… learning the failure of gender’s tidy little

story about itself. I try not to look at him

because, yes that man is a girl. I, man, am a girl.

I am the kind of man who is a girl…

The importance of naming was explored at a Troubling the Line poetry event I attended at the Warhol museum in Pittsburgh on August 31, 2013. Contributors Jenny Johnson and Ari Banias read their poems to an overflow audience in a gallery room dedicated to the photography of Caldwell Linker, a queer Pittsburgh artist whose series All Through the Night documents the local LGBTQ scene. The neat oval circle of 20-25 chairs surrounding the poets at the beginning of the reading was quietly but insistently disturbed over the course of the event, as more and more people crowded around to listen, joining the formal circle, or sitting down comfortably inside it, standing with folded arms on the fringes, or leaning up against a table of found object sculptures. The messiness yet flexibility of the circle itself seemed to be in dialogue with the discussion of spaces of inclusion and exclusion in the conversation that followed: questions of pronoun use and naming, community formation and alienation, legibility and invisibility, possibility and policing all coexisting in tension side-by-side.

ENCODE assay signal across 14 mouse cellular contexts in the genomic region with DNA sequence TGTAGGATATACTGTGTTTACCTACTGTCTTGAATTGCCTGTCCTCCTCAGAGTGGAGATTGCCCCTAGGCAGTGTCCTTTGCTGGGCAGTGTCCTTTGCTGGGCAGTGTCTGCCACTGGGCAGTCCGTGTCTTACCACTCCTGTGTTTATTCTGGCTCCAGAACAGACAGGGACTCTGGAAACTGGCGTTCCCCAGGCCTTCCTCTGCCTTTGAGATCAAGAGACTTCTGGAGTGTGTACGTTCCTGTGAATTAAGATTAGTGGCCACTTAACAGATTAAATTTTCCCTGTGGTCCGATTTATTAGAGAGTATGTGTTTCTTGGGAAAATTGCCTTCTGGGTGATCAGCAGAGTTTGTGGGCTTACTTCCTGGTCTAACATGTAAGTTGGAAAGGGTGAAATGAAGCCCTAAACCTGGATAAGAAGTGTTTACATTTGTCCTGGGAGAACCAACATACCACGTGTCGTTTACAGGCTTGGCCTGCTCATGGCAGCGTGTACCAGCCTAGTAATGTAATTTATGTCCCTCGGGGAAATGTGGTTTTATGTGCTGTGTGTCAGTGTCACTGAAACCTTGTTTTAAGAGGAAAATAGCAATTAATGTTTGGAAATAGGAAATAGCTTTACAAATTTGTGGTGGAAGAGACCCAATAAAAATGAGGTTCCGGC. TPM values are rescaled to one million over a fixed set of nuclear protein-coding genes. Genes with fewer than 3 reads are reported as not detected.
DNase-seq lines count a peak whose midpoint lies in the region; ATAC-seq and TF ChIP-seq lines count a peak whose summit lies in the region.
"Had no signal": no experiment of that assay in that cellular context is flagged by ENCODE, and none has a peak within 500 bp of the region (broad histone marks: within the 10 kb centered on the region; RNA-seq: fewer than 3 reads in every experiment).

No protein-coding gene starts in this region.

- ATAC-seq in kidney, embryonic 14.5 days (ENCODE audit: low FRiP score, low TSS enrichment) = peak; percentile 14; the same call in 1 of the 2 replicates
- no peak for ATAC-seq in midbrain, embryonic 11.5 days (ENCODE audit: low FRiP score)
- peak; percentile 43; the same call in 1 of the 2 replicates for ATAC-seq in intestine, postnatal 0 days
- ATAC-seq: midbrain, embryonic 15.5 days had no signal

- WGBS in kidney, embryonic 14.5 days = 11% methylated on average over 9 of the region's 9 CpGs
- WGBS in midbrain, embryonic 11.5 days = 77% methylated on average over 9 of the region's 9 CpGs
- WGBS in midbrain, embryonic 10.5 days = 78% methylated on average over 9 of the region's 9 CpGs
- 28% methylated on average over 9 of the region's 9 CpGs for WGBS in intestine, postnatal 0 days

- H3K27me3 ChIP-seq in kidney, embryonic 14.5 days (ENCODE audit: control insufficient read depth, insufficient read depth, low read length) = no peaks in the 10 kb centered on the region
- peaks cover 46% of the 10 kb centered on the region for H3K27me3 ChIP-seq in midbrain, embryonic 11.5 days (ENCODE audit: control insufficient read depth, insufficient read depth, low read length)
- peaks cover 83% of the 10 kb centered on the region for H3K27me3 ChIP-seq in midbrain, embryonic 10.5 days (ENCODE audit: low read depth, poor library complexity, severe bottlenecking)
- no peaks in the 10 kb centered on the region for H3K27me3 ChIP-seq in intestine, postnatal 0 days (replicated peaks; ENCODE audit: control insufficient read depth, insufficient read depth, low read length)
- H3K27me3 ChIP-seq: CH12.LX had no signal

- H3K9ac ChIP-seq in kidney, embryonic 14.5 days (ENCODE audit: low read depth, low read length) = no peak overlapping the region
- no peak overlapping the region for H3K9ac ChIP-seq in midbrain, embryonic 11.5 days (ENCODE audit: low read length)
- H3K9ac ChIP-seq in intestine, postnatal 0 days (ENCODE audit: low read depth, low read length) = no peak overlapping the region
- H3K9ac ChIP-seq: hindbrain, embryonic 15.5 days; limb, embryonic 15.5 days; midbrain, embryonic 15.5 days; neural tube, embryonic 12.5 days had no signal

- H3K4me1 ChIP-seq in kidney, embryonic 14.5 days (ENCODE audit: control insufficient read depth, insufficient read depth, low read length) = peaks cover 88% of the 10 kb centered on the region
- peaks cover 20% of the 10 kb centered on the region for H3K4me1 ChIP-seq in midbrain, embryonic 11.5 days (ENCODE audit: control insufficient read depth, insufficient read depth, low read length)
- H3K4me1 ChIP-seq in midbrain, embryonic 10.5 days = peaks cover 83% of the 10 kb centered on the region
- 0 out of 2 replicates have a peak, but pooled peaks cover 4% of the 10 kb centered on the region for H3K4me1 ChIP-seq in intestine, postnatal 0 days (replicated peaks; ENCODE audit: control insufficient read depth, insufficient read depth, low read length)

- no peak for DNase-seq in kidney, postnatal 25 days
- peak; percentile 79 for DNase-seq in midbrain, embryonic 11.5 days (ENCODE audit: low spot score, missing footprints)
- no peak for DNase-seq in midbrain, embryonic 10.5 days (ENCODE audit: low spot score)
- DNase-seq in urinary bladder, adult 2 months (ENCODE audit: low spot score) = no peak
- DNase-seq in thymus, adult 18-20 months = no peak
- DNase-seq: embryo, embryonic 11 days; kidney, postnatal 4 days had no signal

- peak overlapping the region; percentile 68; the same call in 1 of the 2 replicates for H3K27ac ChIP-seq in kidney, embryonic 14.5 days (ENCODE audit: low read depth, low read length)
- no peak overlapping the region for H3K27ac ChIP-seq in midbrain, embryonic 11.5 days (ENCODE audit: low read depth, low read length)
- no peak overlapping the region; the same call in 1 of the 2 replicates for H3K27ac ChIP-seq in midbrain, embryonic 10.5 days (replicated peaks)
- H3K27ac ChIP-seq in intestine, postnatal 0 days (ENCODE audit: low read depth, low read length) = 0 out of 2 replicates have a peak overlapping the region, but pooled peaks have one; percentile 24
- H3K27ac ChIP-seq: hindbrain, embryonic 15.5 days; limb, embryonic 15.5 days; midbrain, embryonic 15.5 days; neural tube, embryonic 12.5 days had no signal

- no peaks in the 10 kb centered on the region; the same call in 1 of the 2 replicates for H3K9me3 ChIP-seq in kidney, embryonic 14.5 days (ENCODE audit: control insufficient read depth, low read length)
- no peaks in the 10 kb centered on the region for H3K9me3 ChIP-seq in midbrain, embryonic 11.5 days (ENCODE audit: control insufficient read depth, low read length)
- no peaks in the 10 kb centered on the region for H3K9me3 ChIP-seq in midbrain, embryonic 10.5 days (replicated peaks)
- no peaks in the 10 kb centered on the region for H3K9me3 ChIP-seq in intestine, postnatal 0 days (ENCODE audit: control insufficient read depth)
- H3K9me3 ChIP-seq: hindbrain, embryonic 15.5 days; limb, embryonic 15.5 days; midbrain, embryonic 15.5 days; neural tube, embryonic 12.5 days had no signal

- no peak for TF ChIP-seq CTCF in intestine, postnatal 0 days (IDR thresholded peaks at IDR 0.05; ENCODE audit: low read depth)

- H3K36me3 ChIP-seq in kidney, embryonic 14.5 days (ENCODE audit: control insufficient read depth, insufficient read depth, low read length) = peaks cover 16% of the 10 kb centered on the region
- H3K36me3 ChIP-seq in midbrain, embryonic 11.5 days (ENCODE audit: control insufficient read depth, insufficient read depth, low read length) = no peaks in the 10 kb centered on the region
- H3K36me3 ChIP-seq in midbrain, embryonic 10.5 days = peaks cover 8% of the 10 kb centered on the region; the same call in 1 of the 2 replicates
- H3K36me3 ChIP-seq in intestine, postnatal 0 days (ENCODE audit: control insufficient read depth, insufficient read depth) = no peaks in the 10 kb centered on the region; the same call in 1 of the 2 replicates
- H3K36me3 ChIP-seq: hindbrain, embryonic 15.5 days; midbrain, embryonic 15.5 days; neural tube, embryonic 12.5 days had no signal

Earlier, I shivered to hear Banias’ unforgettable lines from “At Any Given Moment” read aloud:

… Gender is the room

I see myself walking into, is all the rooms, any room, the number, the


corresponding, and of course the whole

world’s in there. Of course if I want to talk to almost anyone

I have to go in. Fuck!

It’s too fucking small and we’re all in it. But no, not all of you

seem to hate it …